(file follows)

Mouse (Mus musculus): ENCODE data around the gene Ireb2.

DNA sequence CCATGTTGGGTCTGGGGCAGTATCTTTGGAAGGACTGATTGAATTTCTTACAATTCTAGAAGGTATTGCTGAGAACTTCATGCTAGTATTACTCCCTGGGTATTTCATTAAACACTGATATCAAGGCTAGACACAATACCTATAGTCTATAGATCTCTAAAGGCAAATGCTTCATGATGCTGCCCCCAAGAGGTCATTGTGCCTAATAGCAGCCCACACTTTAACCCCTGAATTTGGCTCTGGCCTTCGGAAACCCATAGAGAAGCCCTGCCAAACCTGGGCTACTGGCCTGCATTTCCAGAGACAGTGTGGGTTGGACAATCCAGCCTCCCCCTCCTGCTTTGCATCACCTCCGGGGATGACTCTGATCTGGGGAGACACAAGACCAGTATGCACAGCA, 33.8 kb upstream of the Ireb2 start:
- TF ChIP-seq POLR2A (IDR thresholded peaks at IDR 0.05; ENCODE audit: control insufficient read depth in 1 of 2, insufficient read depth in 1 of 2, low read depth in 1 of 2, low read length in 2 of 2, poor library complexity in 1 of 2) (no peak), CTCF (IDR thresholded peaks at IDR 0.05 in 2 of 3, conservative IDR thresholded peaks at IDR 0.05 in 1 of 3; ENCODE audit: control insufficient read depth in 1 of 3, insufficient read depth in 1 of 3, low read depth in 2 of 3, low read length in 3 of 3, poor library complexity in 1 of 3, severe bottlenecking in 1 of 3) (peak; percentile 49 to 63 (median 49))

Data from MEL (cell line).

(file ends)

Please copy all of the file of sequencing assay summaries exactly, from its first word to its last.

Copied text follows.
Mouse (Mus musculus): ENCODE data around the gene Ireb2.

DNA sequence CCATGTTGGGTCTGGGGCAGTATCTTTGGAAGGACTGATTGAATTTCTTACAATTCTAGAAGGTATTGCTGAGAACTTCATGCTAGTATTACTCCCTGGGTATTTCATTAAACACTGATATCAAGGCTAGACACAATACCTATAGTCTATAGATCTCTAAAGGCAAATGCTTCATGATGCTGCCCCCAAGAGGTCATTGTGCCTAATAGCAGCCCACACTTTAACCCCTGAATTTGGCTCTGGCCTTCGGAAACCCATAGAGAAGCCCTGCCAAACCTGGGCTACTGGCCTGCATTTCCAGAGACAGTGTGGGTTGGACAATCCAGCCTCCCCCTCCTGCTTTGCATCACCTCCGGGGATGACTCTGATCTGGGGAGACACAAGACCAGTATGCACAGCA, 33.8 kb upstream of the Ireb2 start:
- TF ChIP-seq POLR2A (IDR thresholded peaks at IDR 0.05; ENCODE audit: control insufficient read depth in 1 of 2, insufficient read depth in 1 of 2, low read depth in 1 of 2, low read length in 2 of 2, poor library complexity in 1 of 2) (no peak), CTCF (IDR thresholded peaks at IDR 0.05 in 2 of 3, conservative IDR thresholded peaks at IDR 0.05 in 1 of 3; ENCODE audit: control insufficient read depth in 1 of 3, insufficient read depth in 1 of 3, low read depth in 2 of 3, low read length in 3 of 3, poor library complexity in 1 of 3, severe bottlenecking in 1 of 3) (peak; percentile 49 to 63 (median 49))

Data from MEL (cell line).